1999 Jeep Cherokee Exhaust Install - Project XJ TrailRunnerPosted in How To on September 6, 2006 Comment (0)
Escalating fuel costs, off-pavement reliability, and maximum performance each play out in today's four-wheeling scene. At this year's Easter Jeep Safari in Moab, Utah, unleaded regular hovered in the $2.50-$2.60 range. Three weeks later, prices spiked up 80 cents a gallon! Without a remedy or better fuel mileage, pilgrimages to places like Moab will be cost-prohibitive for many four-wheelers.
Some 4x4 engine designs deliver better fuel efficiency than others. Among the industry's best powerplants, the high-torque Jeep 4.0L inline-six produces excellent torque and reasonable fuel efficiency. XJ Cherokee models like the Project XJ TrailRunner, the YJ and TJ Wranglers, and the Grand Cherokees have proven reliable and strong in the backcountry, but there is always room for improvement. The Project XJ TrailRunner met every off-pavement demand in hard-core rockclimbs at Moab, coming through unscathed. Four-liter power works exceptionally well in Low range with lockers and 33-inch tires, and the steady, reassuring pull of this engine is legendary. Fuel consumption, however, proved less impressive. This vehicle weighs over 3,800 pounds in trail-ready form. Much like CJs and Wranglers, any degree of aerodynamics went away with the 6-inch lift and host of bumper-mounted accessories.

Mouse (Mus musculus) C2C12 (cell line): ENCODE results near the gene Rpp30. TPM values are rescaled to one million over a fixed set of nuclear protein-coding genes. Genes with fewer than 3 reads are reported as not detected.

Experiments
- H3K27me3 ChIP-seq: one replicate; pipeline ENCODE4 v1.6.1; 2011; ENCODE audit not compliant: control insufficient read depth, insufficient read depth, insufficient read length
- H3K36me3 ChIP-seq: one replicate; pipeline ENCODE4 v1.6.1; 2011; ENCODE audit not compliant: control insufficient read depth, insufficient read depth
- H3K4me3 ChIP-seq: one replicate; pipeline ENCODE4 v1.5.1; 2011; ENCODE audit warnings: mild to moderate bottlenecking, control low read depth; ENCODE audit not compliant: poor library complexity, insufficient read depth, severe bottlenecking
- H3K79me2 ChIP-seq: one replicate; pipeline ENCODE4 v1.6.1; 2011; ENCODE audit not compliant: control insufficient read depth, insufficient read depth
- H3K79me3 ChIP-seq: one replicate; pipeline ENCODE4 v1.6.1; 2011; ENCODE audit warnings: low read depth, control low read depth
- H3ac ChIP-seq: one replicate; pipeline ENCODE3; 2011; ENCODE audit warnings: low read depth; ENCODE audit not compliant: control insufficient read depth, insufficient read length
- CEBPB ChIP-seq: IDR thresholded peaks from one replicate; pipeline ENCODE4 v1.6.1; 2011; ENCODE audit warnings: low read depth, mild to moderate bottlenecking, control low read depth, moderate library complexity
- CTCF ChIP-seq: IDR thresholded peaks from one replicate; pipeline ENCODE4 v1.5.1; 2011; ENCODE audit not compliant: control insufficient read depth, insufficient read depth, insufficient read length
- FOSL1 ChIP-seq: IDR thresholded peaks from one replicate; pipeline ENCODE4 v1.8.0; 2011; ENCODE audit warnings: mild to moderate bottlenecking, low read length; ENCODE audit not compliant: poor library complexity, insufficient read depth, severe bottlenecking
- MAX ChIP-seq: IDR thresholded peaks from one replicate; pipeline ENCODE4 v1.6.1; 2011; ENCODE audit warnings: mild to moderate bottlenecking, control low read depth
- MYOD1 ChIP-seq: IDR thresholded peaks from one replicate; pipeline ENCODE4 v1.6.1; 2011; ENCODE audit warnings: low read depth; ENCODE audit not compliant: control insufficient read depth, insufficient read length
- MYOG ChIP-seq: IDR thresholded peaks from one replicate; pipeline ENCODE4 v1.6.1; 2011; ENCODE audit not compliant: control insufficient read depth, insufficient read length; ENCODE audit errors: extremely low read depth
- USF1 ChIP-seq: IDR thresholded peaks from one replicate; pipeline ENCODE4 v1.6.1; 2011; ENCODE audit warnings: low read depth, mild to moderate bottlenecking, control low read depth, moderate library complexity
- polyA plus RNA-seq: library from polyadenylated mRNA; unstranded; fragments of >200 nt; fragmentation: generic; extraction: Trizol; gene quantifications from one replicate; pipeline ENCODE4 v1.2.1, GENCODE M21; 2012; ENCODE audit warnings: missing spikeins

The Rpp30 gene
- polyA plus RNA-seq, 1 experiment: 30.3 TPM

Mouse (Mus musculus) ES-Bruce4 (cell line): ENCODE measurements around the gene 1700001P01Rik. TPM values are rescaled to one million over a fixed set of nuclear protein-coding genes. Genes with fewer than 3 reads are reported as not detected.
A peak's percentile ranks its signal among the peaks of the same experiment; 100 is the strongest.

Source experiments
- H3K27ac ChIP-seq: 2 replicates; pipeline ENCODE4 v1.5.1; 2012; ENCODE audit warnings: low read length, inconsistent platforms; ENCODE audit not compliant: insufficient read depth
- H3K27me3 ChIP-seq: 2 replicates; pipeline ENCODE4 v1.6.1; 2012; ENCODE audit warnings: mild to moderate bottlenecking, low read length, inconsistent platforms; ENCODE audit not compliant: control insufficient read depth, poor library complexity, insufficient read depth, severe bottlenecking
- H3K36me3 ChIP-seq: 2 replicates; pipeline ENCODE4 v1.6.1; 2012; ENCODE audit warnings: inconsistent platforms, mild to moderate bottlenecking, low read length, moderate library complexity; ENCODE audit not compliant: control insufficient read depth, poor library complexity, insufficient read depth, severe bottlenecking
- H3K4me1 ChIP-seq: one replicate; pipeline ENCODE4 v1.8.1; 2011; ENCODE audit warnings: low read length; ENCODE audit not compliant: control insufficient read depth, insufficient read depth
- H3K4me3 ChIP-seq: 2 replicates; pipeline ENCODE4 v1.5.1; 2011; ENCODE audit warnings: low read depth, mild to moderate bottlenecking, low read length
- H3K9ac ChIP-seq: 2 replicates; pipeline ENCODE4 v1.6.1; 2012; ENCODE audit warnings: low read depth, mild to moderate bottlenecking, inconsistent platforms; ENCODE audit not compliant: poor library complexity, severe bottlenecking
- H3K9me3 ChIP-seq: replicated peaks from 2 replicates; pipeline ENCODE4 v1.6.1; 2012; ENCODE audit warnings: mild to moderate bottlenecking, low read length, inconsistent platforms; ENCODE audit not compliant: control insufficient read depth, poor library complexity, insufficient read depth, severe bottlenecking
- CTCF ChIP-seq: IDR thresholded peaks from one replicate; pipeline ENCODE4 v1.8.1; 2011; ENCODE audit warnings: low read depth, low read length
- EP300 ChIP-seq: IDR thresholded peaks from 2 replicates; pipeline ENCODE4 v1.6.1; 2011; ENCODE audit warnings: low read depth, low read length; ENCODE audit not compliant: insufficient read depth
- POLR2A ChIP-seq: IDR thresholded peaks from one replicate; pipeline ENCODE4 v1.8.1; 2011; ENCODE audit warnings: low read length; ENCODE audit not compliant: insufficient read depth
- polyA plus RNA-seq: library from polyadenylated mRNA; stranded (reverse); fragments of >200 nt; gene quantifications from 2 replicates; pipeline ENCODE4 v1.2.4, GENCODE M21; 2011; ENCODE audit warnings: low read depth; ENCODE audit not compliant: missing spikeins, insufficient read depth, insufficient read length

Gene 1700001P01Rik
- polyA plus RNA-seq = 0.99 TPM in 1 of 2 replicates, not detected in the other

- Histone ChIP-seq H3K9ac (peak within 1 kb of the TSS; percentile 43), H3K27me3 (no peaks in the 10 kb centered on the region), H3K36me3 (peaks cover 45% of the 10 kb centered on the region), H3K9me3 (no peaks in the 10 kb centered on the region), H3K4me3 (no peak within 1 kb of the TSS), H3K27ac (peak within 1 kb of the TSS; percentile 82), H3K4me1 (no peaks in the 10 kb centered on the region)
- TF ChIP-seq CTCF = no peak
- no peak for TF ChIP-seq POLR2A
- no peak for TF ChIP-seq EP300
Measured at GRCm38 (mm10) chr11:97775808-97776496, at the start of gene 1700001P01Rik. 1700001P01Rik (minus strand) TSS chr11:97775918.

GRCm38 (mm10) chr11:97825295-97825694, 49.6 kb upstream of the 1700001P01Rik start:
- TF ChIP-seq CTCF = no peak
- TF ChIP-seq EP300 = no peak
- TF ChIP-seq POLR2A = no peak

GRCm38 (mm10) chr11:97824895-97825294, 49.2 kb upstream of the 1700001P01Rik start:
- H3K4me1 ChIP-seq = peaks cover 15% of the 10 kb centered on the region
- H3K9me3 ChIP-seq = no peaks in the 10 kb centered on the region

In looking closely at the performance and fuel efficiency potential of the XJ, I discovered that the XJ suffers from the same malady as other short-wheelbase Jeep 4x4 models: a highly restrictive, tight-twisting factory exhaust system layout! This drawback is compounded by odd pipe-diameter changes within these exhaust systems. Improving fuel economy and accessing latent horsepower should begin with the exhaust system.
At my Camp Jeep workshops, I often recommend the Mopar Performance/Borla exhaust upgrades. For Project XJ TrailRunner, it seemed wise to take my own advice. Mopar is now years past the XJ Cherokee models and product offerings, and I found the Borla header and cat-back system available at 4WD Hardware.
Borla's current catalog listing offers Jeep XJ systems through '97 (as supplied to Mopar Performance) and Wrangler models. In assessing the system, I found that the header is identical for TJ and late-XJ applications, including the '99 model. I requested the '97 XJ package, including Borla's header, a header-to-cat pipe, muffler, tailpipe, and high-quality clamps. I added a Random Technology performance catalytic converter to assure that the entire exhaust system would achieve peak performance.
As the step-by-step photos illustrate, my hunch was correct. Although I made three minor modifications to enable installation of the '97 package in the '99 chassis, the system fit as designed. The superior quality of Borla components is evident in each section of the system. Improvements in flow, precise exhaust manifold tuning, and dyno-tested scavenging gains were immediately obvious. Fuel efficiency after the installation and a major tune-up (new plugs, cap, rotor, air filter, and spark plug cables) jumped 2.8 mpg on the highway! While mileage gains will vary, the engine feels far more powerful and free of restrictions.
Proper engine tune, a clean air filter, and periodic maintenance each contribute to better performance and fuel economy. The Borla exhaust system and a Random Technology cat enable the 4.0L Jeep six to reach its potential. Tired of sluggish engine performance, fuel-guzzling, engine strain, and heat buildup under load? Consider Borla upgrades for your XJ Cherokee, Grand Cherokee, or Wrangler.